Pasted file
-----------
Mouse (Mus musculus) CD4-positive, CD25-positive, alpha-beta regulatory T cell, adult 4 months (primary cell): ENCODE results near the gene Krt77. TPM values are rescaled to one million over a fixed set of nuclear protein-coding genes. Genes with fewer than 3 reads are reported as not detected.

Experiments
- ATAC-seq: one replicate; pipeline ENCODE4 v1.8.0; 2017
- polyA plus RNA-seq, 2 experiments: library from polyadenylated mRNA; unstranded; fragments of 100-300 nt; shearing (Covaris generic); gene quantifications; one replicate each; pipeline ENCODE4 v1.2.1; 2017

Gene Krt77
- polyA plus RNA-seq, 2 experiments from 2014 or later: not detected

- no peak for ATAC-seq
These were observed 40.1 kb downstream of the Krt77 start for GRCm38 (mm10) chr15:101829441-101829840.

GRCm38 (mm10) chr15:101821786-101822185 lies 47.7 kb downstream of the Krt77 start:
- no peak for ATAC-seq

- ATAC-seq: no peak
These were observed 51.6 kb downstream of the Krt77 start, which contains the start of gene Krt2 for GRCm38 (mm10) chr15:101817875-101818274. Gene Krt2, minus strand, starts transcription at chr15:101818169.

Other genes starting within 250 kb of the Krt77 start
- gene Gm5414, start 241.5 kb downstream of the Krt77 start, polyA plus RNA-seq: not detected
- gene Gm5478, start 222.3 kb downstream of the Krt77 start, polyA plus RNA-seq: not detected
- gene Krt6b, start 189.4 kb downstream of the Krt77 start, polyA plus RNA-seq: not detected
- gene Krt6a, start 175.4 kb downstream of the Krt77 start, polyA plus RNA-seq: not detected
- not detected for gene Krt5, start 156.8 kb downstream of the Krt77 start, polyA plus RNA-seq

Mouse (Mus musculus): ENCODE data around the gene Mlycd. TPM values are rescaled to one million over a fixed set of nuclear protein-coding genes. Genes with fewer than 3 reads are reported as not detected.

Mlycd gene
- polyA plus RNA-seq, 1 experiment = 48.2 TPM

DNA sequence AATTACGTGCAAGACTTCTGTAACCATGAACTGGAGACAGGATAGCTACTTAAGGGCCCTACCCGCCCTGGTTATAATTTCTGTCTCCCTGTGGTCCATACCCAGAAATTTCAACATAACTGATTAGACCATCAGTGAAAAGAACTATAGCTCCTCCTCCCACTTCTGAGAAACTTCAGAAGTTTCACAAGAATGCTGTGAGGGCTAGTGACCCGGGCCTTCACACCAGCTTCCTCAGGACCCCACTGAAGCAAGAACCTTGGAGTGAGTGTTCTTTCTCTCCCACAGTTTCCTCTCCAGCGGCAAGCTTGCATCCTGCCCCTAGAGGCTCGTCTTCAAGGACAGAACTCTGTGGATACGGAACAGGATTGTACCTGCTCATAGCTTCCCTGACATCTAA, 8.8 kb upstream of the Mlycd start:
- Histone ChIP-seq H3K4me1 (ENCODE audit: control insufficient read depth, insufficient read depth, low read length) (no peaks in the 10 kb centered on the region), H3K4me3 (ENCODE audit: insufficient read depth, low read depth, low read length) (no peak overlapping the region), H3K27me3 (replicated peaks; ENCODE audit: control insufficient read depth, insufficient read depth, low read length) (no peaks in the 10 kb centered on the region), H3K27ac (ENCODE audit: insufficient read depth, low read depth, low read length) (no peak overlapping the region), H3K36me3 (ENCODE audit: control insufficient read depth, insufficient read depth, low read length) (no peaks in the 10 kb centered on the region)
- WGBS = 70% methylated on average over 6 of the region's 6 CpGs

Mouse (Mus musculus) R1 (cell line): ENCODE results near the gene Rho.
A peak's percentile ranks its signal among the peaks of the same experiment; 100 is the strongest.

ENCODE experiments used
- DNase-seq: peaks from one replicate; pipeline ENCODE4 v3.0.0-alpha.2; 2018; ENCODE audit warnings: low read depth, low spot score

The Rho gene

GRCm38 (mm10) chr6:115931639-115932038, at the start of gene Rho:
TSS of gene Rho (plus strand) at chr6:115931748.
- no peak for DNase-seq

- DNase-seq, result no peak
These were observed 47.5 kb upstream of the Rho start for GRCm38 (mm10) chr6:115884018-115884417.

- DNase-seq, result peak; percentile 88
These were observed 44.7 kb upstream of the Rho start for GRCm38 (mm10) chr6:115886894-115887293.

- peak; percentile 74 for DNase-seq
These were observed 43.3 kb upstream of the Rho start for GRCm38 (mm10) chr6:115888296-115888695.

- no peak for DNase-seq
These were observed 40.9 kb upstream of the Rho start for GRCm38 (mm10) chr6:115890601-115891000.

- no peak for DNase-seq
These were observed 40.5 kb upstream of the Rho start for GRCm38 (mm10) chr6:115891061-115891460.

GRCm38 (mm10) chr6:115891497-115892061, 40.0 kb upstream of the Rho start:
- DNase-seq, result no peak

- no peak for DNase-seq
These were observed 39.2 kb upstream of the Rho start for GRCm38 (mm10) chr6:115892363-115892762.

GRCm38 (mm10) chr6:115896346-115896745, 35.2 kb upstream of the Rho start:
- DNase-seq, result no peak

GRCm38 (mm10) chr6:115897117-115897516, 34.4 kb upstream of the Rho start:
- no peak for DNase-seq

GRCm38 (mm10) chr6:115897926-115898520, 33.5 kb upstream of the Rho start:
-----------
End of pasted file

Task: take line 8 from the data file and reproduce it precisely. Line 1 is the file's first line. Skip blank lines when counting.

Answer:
These were observed 40.1 kb downstream of the Krt77 start for GRCm38 (mm10) chr15:101829441-101829840.